Diplomatic Negotiations

Sent On: 
Mon, 2019-11-25
Newsletter Number: 

Prof. Dr. Sami Faltas at the Center for Arab-West Understanding (CAWU). 04-11-2019

From left to right: Prof. Faltas, Veronica Merlo, Madeleine Hall (interns), Kent Blaeser (database manager) and Cornelis Hulsman (director)


The Center for Arab-West Understanding loves to receive visiting (emeritus) professors and experts for meetings with our student interns. I got to know Professor Dr. Sami Faltas during an Egyptian multi-party visit I organized to the Netherlands in October 2012. In May 2012 he had become professor of international relations at the University of Groningen and fellow of the Center for European Security Studies (Welcome to CESS). Prof. Faltas (1950) was born in Egypt but lives since 1962 in the Netherlands. Prof. Faltas has a large international experience. In 1998 he joined the Bonn International Centre for Conversion (BICC), Germany, where he was responsible for research and education about small weapons and peace building after violent conflicts.


Prof. Faltas is specialized in civil-military relations, security-sector reform (SSR), political negotiations and Middle Eastern studies. He retired in October 2015 and is currently freelancing as an adviser or trainer on SSR, good governance, gender and political negotiations. Prof. Faltas loves working with students and thus when he informed me that he would like to visit our center during his holiday in Egypt I asked him to address our students, to which he agreed.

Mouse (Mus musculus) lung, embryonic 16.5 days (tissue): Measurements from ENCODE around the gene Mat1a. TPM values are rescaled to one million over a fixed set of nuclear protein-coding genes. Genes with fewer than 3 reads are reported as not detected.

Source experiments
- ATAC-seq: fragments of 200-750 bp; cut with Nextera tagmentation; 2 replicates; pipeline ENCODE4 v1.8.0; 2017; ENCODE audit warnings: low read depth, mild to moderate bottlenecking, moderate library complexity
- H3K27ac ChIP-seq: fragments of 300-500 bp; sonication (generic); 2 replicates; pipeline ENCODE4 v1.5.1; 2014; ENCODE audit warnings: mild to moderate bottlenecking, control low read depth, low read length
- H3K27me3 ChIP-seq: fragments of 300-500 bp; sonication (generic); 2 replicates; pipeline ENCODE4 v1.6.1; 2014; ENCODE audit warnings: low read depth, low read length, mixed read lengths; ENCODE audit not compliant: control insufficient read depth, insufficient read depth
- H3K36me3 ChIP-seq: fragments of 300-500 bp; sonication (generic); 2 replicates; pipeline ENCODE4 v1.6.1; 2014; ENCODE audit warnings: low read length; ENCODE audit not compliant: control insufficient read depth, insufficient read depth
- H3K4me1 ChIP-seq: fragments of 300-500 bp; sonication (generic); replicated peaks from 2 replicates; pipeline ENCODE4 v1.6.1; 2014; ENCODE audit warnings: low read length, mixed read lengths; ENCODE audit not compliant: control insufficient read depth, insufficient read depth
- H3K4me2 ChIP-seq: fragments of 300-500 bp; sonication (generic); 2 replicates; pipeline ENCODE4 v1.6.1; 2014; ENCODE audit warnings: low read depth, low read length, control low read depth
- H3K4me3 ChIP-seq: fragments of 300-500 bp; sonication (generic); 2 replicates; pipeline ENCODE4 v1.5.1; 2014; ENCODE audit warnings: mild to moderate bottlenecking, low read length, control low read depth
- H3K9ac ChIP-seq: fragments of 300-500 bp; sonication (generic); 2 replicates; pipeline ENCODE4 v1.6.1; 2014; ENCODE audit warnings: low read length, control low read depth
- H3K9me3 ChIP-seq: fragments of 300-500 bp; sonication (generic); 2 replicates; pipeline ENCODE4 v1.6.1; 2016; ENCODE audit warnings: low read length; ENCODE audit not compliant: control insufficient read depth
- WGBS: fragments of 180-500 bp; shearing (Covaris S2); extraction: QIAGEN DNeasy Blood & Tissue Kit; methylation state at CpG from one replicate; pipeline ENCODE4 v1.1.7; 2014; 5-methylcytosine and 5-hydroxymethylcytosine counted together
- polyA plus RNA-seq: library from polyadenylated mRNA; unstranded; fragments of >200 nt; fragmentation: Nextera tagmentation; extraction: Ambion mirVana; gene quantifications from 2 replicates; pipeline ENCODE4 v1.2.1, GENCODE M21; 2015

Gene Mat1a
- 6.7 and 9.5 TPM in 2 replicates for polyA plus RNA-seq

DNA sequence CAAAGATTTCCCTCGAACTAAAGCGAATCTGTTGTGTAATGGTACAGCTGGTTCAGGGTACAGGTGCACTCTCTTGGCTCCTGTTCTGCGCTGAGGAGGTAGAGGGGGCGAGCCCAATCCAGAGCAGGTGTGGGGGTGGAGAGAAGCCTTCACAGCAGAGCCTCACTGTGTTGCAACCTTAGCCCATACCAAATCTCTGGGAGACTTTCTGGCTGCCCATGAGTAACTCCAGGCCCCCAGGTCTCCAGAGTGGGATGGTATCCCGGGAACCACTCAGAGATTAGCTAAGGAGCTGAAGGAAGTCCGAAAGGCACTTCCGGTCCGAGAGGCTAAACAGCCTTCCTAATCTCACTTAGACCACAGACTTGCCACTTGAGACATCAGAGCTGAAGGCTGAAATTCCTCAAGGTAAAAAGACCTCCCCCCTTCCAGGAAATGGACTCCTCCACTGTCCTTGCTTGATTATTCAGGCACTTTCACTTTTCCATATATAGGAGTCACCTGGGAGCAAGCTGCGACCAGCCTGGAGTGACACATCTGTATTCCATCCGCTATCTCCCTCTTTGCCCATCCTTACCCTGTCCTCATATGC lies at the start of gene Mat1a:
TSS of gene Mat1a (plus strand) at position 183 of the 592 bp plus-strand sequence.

Our Center is all about peace building and creating mutual understanding between peoples of different cultures and religions. It was therefore fitting that Prof. Faltas explained how professional negotiations work. He used the example of a hypothetical Christian state with a Muslim state as neighbour where the Christian state wanted their ambassador to work on trade relations but the Muslim state was holding off. All human beings are engaging daily in negotiations but in professional negotiations the parties at stake prepare themselves well in order to secure for them the most favourable outcome. Prof. Faltas then moved to the more specific analysis of major challenges in the negotiation process such as misunderstandings. Veronica Merlo wrote a report that can be found here.


Veronica earlier produced an excellent report about a presentation of Dr. Richard Gauvain of the British University in Egypt about Conflict Resolution in Arab-Islamic Settings. Please see our report of September 29 about this.


We gave Prof. Faltas full access to our database and asked for his feedback. He wrote “It seems to me that the great and probably unique strength of the Arab West Report is to provide information, analysis, news and commentary, in a structured form, on religious developments and relations in Egypt. It would make sense for the centre and its web site to focus on this strength since there are many other sites that offer information on relations between the West and the Arab world.” We fully agree with Prof. Faltas but also need to take into consideration that student interns at times have interests in different subjects to which we also want to cater. Thus, the selection for our Arabic media summary translations is focused on religious developments in Egypt while students have the opportunity to write about a larger number of subjects.



Cairo, November 25, 2019


Cornelis Hulsman,

Editor-in-chief Arab-West Report